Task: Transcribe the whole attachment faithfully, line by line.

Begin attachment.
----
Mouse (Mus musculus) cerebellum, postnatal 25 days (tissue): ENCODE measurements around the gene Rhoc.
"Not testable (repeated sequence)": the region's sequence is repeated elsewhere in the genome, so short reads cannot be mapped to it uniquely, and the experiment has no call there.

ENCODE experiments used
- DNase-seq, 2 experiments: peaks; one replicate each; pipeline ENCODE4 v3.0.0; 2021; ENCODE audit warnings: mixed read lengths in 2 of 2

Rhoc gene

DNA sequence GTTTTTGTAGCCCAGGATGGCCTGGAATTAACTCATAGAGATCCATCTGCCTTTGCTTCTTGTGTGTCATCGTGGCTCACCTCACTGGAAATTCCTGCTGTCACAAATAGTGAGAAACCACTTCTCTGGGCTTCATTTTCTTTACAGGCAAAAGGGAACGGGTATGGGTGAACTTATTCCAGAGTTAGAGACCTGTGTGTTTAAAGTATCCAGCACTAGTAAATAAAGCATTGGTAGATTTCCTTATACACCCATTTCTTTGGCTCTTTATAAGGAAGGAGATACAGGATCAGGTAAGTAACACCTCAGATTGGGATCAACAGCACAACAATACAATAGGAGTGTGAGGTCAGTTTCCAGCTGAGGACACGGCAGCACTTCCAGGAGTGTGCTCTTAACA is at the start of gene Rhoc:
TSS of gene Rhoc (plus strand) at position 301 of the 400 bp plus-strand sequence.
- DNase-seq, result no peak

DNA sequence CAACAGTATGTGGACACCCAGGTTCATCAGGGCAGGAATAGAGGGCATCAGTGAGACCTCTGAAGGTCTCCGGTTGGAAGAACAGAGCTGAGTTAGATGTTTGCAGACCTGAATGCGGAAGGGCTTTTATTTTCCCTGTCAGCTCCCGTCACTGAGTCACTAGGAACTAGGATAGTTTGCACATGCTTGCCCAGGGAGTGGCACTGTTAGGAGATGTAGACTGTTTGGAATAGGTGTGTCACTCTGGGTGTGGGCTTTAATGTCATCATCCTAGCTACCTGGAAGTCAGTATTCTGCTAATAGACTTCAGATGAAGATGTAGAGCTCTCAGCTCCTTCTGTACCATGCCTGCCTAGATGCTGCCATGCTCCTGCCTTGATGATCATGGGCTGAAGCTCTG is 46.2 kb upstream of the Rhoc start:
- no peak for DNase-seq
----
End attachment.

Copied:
Mouse (Mus musculus) cerebellum, postnatal 25 days (tissue): ENCODE measurements around the gene Rhoc.
"Not testable (repeated sequence)": the region's sequence is repeated elsewhere in the genome, so short reads cannot be mapped to it uniquely, and the experiment has no call there.

ENCODE experiments used
- DNase-seq, 2 experiments: peaks; one replicate each; pipeline ENCODE4 v3.0.0; 2021; ENCODE audit warnings: mixed read lengths in 2 of 2

Rhoc gene

DNA sequence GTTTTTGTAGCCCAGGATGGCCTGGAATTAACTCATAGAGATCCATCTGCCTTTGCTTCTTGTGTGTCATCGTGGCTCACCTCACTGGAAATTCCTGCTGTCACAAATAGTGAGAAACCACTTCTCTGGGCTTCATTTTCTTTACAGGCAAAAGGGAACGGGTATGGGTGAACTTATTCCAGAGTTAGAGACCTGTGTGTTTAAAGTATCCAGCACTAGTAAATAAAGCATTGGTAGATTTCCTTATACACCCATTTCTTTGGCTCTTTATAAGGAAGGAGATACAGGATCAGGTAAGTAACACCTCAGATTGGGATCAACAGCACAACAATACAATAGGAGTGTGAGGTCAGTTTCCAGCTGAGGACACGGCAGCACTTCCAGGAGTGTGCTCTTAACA is at the start of gene Rhoc:
TSS of gene Rhoc (plus strand) at position 301 of the 400 bp plus-strand sequence.
- DNase-seq, result no peak

DNA sequence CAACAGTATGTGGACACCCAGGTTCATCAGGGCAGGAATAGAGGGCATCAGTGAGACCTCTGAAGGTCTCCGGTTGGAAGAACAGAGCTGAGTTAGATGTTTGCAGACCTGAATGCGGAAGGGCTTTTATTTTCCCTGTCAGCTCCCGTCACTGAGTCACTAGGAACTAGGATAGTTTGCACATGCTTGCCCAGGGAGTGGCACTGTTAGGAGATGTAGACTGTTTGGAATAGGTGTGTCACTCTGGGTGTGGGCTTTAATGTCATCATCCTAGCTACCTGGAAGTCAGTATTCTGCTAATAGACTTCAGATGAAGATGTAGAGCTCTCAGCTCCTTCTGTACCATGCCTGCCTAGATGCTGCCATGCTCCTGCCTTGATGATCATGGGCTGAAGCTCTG is 46.2 kb upstream of the Rhoc start:
- no peak for DNase-seq